As a teen I was very much into pop and celebrity culture. If I wasn’t at school, or working at the movie theater, you could find me in my bedroom watching MTV, BET, E!, or Turner Classic Movies (TCM), listening to CDs, or reading romance novels. I loved immersing myself in music, movies, and books. I also loved learning about the newest and sometimes incredibly old Hollywood gossip, which is why I watched shows like E! True Hollywood Stories, Rap City, 106 & Park, and TRL.
However, as I’ve aged, I’ve all but abandoned celebrity culture—one too many stories about silly socialites and billionaires can do that to you. What hasn’t changed is my level of interest in pop culture and the people who contribute to it. I love learning about artists and their lives, but not just to consume them, as celebrity culture often asks of us, I want to know how their lives impacted their choices, why they created the art that they did, and what their contributions meant and mean.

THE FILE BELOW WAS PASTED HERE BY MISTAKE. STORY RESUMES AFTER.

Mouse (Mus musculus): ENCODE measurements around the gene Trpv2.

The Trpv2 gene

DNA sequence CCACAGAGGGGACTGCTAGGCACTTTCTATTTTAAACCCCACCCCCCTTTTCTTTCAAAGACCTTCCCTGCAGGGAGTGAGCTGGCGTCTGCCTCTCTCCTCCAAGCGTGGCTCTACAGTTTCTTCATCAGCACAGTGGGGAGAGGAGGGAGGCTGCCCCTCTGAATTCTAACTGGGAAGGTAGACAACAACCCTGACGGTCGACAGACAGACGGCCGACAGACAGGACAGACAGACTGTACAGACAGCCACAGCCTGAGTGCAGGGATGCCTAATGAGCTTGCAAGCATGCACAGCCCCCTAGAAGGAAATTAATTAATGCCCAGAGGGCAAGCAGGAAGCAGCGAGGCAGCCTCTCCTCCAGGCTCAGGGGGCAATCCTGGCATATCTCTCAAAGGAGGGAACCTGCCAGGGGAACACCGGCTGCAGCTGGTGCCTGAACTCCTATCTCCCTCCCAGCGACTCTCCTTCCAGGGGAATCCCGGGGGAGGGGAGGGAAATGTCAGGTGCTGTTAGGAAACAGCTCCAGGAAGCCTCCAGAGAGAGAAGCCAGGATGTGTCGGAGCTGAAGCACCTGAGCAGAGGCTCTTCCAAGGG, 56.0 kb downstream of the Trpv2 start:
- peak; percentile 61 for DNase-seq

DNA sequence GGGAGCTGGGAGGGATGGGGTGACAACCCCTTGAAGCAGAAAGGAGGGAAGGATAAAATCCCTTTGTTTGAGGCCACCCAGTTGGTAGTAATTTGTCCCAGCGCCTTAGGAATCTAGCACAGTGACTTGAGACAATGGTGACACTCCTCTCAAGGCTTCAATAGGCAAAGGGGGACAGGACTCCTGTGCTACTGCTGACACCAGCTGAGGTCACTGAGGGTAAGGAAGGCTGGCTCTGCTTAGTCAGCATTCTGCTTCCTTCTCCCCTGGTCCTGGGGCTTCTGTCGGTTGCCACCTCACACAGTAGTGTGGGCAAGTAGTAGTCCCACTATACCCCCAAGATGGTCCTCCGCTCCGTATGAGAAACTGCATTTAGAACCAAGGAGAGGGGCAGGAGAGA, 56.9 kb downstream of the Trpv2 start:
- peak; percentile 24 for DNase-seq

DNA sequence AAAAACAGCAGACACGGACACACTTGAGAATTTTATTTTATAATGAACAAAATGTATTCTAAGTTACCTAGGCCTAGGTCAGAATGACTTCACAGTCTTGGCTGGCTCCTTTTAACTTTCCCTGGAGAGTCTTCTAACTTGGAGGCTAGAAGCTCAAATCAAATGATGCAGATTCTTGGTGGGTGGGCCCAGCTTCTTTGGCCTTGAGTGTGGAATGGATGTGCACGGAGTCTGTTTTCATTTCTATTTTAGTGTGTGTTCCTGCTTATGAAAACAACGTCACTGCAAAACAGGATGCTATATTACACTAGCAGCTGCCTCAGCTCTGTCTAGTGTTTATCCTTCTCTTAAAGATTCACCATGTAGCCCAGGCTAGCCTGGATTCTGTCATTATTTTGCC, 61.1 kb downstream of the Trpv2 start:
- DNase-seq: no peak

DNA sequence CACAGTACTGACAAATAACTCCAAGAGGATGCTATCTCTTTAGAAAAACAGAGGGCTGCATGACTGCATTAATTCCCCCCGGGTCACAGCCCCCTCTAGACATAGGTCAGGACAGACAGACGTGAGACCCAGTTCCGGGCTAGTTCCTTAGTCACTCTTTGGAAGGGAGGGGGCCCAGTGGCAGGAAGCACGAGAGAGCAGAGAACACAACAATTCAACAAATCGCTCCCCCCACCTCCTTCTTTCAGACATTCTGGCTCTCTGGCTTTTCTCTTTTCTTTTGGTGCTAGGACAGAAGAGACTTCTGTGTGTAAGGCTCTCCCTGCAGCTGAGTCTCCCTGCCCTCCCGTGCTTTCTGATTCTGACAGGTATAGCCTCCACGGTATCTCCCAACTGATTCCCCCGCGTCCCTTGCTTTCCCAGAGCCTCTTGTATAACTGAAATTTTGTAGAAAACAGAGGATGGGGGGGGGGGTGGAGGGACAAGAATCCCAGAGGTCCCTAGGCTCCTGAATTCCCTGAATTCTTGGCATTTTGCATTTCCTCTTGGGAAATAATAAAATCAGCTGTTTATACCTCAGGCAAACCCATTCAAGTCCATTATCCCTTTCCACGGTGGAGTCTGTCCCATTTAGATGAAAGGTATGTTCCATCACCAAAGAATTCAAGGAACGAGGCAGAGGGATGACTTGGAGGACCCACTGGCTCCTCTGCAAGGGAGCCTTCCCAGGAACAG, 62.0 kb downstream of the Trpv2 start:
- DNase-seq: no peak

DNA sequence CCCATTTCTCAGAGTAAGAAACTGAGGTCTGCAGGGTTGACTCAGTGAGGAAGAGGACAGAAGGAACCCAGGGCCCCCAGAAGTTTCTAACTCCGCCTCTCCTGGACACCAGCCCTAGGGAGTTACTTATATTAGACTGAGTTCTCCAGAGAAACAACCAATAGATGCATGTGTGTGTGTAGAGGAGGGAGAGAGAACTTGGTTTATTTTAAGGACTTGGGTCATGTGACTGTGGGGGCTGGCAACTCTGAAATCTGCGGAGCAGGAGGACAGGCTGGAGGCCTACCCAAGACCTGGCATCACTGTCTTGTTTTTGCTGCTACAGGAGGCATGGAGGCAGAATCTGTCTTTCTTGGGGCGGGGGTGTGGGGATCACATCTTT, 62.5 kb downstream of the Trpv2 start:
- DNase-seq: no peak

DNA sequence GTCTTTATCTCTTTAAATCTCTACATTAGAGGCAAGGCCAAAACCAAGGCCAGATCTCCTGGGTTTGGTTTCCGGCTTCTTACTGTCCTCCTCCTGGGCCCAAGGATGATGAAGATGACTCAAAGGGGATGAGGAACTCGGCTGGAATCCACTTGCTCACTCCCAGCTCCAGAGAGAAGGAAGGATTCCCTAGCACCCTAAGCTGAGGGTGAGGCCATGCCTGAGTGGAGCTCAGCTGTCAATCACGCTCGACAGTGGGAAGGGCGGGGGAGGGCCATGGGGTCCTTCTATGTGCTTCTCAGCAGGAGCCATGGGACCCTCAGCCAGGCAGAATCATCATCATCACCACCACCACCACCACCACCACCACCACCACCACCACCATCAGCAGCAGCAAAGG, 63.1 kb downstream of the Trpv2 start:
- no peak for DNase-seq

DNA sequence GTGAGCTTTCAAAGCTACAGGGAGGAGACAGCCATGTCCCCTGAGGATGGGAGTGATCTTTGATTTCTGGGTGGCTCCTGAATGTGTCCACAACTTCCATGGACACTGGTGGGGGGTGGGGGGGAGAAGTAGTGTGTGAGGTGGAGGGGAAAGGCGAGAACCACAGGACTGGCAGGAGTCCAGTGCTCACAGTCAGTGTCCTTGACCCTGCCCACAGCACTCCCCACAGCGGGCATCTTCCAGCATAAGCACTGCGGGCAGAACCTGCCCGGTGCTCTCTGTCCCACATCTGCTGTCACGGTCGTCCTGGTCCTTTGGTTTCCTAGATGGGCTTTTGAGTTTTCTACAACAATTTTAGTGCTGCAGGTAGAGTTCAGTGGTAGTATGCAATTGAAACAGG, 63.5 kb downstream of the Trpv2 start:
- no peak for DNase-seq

Below are three of my favorite podcasts that focus on just that. These thoughtful writers examine memoirs, the first hundred years of Hollywood, the artist themselves and provide context to the art, the person, and sometimes the scandals.
I am a Turner Classic Movie (TCM) girl. One of the things I love about the classic era of Hollywood is how incredibly messy those people were. It had everything; sex scandals, publicity marriages, high-profile divorces, murder, intrigue, spies, and so much more.
That’s why Karina Longworth’s podcast “You Must Remember This,” “a storytelling podcast exploring the secret and/or forgotten histories of Hollywood’s first century” is such a delight.